Book Image

Multi-Cloud Strategy for Cloud Architects - Second Edition

By : Jeroen Mulder
Book Image

Multi-Cloud Strategy for Cloud Architects - Second Edition

By: Jeroen Mulder

Overview of this book

Are you ready to unlock the full potential of your enterprise with the transformative power of multi-cloud adoption? As a cloud architect, you understand the challenges of navigating the vast array of cloud services and moving data and applications to public clouds. But with 'Multi-Cloud Strategy for Cloud Architects, Second Edition', you'll gain the confidence to tackle these complexities head-on. This edition delves into the latest concepts of BaseOps, FinOps, and DevSecOps, including the use of the DevSecOps Maturity Model. You'll learn how to optimize costs and maximize security using the major public clouds - Azure, AWS, and Google Cloud. Examples of solutions by the increasingly popular Oracle Cloud Infrastructure (OCI) and Alibaba Cloud have been added in this edition. Plus, you will discover cutting-edge ideas like AIOps and GreenOps. With practical use cases, including IoT, data mining, Web3, and financial management, this book empowers you with the skills needed to develop, release, and manage products and services in a multi-cloud environment. By the end of this book, you'll have mastered the intricacies of multi-cloud operations, financial management, and security. Don't miss your chance to revolutionize your enterprise with multi-cloud adoption.
Table of Contents (23 chapters)
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Setting out a real strategy for multi-cloud

A cloud strategy emerges from the business and the business goals. Business goals, for example, could include the following:

  • Creating more brand awareness
  • Releasing products to the market faster
  • Improving profit margins

Business strategies often start with increasing revenue as a business goal. In all honesty: that should indeed be a goal; otherwise, you’ll be out of business before you know it. The strategy should focus on how to generate and increase revenue. We will explore more on this in Chapter 2, Business Acceleration Using a Multi-Cloud Strategy.

How do you get from business goals to defining an IT strategy? That is where enterprise architecture comes into play. The most used framework for enterprise architecture is TOGAF, although there are many more frameworks that can be used for this. Companies will not only work with TOGAF but also adopt practices from IT4IT and ITIL to manage their IT, as examples.

The core of TOGAF is the ADM cycle, short for Architecture Development Method. Also, in architecting multi-cloud environments, ADM is applicable. The ground principle of ADM is B-D-A-T: the cycle of business, data, applications, and technology. This perfectly matches the principle of multi-cloud, where the technology should be transparent. Businesses have to look at their needs, define what data is related to those needs, and how this data is processed in applications. This is translated into technological requirements and finally drives the choice of technology, integrated into the architecture vision as follows:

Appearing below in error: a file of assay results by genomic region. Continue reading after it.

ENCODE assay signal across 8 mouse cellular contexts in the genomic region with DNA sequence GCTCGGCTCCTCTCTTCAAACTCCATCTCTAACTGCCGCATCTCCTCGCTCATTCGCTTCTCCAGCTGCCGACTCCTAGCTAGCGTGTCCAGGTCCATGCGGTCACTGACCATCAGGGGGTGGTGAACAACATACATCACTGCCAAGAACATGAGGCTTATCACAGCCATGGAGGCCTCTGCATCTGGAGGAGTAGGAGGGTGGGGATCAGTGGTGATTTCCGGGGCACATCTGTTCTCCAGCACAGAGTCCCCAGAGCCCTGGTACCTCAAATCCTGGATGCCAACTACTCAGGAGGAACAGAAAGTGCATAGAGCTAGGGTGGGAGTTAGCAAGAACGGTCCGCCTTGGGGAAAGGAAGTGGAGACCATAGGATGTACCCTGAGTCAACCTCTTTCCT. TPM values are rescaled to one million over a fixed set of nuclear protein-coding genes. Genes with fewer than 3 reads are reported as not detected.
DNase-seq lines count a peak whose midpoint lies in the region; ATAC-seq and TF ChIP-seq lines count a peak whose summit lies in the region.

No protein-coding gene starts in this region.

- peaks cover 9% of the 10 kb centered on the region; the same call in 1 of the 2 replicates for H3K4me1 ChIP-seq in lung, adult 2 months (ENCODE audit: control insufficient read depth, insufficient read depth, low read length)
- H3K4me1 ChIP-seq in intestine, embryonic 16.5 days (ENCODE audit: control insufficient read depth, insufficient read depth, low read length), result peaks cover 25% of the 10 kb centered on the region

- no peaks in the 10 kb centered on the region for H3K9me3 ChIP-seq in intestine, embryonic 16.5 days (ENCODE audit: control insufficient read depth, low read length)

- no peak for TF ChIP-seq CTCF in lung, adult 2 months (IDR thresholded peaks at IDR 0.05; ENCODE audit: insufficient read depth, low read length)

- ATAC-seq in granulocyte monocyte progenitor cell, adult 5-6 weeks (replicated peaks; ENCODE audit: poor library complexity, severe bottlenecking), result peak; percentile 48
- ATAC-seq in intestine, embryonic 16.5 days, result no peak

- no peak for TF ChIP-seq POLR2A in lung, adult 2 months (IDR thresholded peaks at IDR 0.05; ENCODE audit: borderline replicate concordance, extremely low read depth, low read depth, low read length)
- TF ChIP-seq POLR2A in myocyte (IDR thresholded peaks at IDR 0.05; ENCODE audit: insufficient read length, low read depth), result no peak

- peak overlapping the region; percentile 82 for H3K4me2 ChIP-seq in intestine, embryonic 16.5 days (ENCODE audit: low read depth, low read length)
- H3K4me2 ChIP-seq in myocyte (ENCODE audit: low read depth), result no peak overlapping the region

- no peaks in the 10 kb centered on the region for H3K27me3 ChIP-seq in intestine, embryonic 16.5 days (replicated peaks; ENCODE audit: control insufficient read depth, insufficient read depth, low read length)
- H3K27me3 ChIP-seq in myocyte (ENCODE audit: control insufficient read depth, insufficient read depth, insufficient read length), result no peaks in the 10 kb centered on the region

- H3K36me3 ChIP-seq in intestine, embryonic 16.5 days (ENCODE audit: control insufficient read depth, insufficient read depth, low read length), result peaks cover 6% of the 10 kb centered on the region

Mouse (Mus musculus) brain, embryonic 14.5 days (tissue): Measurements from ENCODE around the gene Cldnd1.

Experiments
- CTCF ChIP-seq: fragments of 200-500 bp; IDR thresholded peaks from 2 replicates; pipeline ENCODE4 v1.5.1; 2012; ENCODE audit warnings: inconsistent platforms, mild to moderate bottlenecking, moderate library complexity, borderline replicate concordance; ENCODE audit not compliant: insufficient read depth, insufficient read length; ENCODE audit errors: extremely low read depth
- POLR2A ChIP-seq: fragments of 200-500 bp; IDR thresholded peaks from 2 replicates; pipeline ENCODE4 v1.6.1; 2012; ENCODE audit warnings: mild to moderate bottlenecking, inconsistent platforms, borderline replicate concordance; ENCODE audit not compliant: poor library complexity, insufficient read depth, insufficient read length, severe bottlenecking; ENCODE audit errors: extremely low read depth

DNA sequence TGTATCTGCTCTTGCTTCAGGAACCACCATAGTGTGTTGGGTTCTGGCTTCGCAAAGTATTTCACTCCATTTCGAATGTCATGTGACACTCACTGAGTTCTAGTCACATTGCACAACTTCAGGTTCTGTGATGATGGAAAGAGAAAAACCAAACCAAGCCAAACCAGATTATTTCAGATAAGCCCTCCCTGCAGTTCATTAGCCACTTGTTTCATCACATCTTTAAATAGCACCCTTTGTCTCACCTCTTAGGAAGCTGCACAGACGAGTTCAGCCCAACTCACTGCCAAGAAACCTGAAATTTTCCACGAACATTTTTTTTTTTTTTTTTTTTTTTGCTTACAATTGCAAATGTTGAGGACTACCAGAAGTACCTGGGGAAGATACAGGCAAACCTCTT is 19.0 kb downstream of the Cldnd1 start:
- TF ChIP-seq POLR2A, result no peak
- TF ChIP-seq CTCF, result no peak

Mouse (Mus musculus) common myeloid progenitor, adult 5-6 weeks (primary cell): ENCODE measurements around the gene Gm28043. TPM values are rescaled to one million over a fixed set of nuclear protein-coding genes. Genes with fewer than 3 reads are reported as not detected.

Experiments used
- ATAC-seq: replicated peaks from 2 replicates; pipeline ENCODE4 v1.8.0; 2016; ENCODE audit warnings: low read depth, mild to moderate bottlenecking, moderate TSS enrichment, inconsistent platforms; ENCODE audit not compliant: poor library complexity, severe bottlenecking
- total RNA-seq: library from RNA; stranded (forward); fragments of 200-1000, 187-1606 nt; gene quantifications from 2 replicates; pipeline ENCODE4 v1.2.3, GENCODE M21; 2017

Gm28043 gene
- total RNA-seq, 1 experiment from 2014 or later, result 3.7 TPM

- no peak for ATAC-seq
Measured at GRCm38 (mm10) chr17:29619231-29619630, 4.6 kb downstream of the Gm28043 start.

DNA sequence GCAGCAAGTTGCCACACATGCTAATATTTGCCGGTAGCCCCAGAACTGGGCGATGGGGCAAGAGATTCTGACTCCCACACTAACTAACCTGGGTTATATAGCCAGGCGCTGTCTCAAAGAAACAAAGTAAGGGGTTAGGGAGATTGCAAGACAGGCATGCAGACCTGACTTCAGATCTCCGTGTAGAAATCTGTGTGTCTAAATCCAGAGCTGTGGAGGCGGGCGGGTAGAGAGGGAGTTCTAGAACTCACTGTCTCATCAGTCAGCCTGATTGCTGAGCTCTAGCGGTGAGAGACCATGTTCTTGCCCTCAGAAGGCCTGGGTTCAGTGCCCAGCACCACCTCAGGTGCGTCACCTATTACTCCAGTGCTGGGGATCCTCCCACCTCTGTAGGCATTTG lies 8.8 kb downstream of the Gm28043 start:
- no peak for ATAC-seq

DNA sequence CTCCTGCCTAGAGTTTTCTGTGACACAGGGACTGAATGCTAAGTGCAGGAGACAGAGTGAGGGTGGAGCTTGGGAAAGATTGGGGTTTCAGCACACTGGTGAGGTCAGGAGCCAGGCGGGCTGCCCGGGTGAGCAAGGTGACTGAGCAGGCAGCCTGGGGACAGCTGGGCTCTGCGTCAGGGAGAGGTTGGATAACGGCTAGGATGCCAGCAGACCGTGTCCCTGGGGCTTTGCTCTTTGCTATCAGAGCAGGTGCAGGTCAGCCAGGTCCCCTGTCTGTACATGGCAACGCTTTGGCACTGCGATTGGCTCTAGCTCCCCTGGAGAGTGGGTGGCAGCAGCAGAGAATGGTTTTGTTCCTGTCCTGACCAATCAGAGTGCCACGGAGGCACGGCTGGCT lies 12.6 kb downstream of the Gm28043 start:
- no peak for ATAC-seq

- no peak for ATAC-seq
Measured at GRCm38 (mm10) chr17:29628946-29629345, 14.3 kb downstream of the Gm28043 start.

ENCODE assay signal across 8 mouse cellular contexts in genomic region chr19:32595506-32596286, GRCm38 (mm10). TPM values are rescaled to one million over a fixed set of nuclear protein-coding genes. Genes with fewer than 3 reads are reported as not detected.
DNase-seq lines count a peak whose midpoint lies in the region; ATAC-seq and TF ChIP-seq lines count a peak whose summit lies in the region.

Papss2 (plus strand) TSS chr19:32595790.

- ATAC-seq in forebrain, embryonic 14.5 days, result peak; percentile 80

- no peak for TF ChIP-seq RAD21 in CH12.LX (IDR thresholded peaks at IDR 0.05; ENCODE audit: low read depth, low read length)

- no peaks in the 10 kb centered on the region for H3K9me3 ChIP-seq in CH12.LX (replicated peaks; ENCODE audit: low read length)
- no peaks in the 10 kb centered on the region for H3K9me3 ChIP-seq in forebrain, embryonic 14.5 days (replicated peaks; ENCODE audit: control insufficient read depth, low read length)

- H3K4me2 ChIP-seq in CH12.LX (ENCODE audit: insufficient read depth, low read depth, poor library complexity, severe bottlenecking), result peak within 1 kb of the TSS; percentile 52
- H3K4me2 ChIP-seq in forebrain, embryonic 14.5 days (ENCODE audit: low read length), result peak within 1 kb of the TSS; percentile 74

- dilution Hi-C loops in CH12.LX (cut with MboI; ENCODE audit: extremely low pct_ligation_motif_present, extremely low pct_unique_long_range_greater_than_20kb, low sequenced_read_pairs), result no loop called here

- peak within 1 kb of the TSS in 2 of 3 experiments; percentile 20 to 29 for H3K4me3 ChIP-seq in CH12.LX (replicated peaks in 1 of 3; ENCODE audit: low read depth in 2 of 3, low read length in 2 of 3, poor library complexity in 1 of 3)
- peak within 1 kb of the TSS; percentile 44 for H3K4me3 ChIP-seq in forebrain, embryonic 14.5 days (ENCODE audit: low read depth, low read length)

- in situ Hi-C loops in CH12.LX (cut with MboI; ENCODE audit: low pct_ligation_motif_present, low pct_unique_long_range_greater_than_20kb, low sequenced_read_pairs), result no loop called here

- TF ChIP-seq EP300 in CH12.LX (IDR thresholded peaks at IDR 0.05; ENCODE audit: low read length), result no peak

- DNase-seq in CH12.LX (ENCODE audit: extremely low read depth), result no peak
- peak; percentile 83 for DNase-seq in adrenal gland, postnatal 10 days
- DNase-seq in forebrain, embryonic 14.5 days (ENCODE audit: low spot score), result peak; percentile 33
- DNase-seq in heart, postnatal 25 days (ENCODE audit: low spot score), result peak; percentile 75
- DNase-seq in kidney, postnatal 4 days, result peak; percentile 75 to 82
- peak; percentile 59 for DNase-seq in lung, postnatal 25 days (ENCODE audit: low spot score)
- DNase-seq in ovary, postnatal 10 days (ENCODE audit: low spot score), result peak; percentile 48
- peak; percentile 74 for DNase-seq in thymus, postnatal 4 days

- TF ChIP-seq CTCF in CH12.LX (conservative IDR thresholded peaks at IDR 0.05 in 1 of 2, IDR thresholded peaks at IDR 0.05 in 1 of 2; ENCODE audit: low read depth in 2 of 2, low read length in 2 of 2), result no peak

Figure 1.2 – The ADM cycle in the TOGAF enterprise architecture framework

Figure 1.3: The ADM cycle in the TOGAF

This book is not about TOGAF, but it does make sense to have knowledge of enterprise architecture and, for that matter, TOGAF is the leading framework. TOGAF is published and maintained by The Open Group. More information can be found at

The good news is that multi-cloud offers organizations flexibility and freedom of choice. That also brings a risk: lack of focus, along with the complexity of managing multi-cloud. Therefore, we need a strategy. Most companies adopt cloud and multi-cloud strategies since they are going through a process of transformation from a more-or-less traditional environment into a digital future. Is that relevant for all businesses? The answer is yes. In fact, more and more businesses are coming to the conclusion that IT is one of their core activities.

Times have changed over the last few years in that respect. At the end of the nineties and even at the beginning of the new millennium, a lot of companies outsourced their IT since it was not considered to be a core activity. That has changed dramatically over the last 10 years or so. Every company is a software company—a message that was rightfully quoted by Microsoft CEO Satya Nadella, following an earlier statement by the father of software quality, Watts S. Humphrey, who already claimed at the beginning of the millennium that every business is a software business.

Both Humphrey and Nadella are right. Take banks as an example: they have transformed to become more and more like IT companies. They deal with a lot of data streams, execute data analytics, and develop apps for their clients. A single provider might not be able to deliver all of the required services, hence these companies look for multi-cloud, best-of-breed solutions to fulfill these requirements.

These best-of-breed solutions might contain traditional workloads with a classic server-application topology, but will more and more shift to the use of PaaS, SaaS, container, and serverless solutions in an architecture that is more focused on microservices and cloud-native options. This has to be considered when defining a multi-cloud strategy: a good strategy would not be “cloud first” but “cloud-fit,” meaning that a good strategy would not be about multi-cloud or single cloud, but having the right cloud.